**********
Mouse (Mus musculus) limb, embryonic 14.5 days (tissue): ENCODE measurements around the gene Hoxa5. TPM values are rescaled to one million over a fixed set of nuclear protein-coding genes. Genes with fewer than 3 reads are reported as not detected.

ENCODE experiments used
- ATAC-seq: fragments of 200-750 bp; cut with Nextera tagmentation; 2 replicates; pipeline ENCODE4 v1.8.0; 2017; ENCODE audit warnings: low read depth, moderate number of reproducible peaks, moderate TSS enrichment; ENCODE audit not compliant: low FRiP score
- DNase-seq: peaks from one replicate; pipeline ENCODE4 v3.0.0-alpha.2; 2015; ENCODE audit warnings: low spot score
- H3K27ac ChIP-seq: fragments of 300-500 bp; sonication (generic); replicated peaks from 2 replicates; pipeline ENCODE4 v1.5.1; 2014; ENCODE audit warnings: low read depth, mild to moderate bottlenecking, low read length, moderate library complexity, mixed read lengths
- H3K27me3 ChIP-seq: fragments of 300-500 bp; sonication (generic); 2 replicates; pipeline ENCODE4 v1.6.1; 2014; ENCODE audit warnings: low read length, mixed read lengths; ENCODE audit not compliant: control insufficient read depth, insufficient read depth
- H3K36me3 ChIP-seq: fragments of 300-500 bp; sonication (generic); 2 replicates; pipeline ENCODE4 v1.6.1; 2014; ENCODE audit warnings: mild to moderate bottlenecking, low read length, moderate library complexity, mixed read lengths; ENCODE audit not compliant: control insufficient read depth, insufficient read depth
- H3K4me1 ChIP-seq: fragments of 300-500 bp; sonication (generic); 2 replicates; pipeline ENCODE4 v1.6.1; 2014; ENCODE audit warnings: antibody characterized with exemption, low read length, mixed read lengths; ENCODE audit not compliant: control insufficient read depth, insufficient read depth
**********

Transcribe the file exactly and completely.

Mouse (Mus musculus) limb, embryonic 14.5 days (tissue): ENCODE measurements around the gene Hoxa5. TPM values are rescaled to one million over a fixed set of nuclear protein-coding genes. Genes with fewer than 3 reads are reported as not detected.

ENCODE experiments used
- ATAC-seq: fragments of 200-750 bp; cut with Nextera tagmentation; 2 replicates; pipeline ENCODE4 v1.8.0; 2017; ENCODE audit warnings: low read depth, moderate number of reproducible peaks, moderate TSS enrichment; ENCODE audit not compliant: low FRiP score
- DNase-seq: peaks from one replicate; pipeline ENCODE4 v3.0.0-alpha.2; 2015; ENCODE audit warnings: low spot score
- H3K27ac ChIP-seq: fragments of 300-500 bp; sonication (generic); replicated peaks from 2 replicates; pipeline ENCODE4 v1.5.1; 2014; ENCODE audit warnings: low read depth, mild to moderate bottlenecking, low read length, moderate library complexity, mixed read lengths
- H3K27me3 ChIP-seq: fragments of 300-500 bp; sonication (generic); 2 replicates; pipeline ENCODE4 v1.6.1; 2014; ENCODE audit warnings: low read length, mixed read lengths; ENCODE audit not compliant: control insufficient read depth, insufficient read depth
- H3K36me3 ChIP-seq: fragments of 300-500 bp; sonication (generic); 2 replicates; pipeline ENCODE4 v1.6.1; 2014; ENCODE audit warnings: mild to moderate bottlenecking, low read length, moderate library complexity, mixed read lengths; ENCODE audit not compliant: control insufficient read depth, insufficient read depth
- H3K4me1 ChIP-seq: fragments of 300-500 bp; sonication (generic); 2 replicates; pipeline ENCODE4 v1.6.1; 2014; ENCODE audit warnings: antibody characterized with exemption, low read length, mixed read lengths; ENCODE audit not compliant: control insufficient read depth, insufficient read depth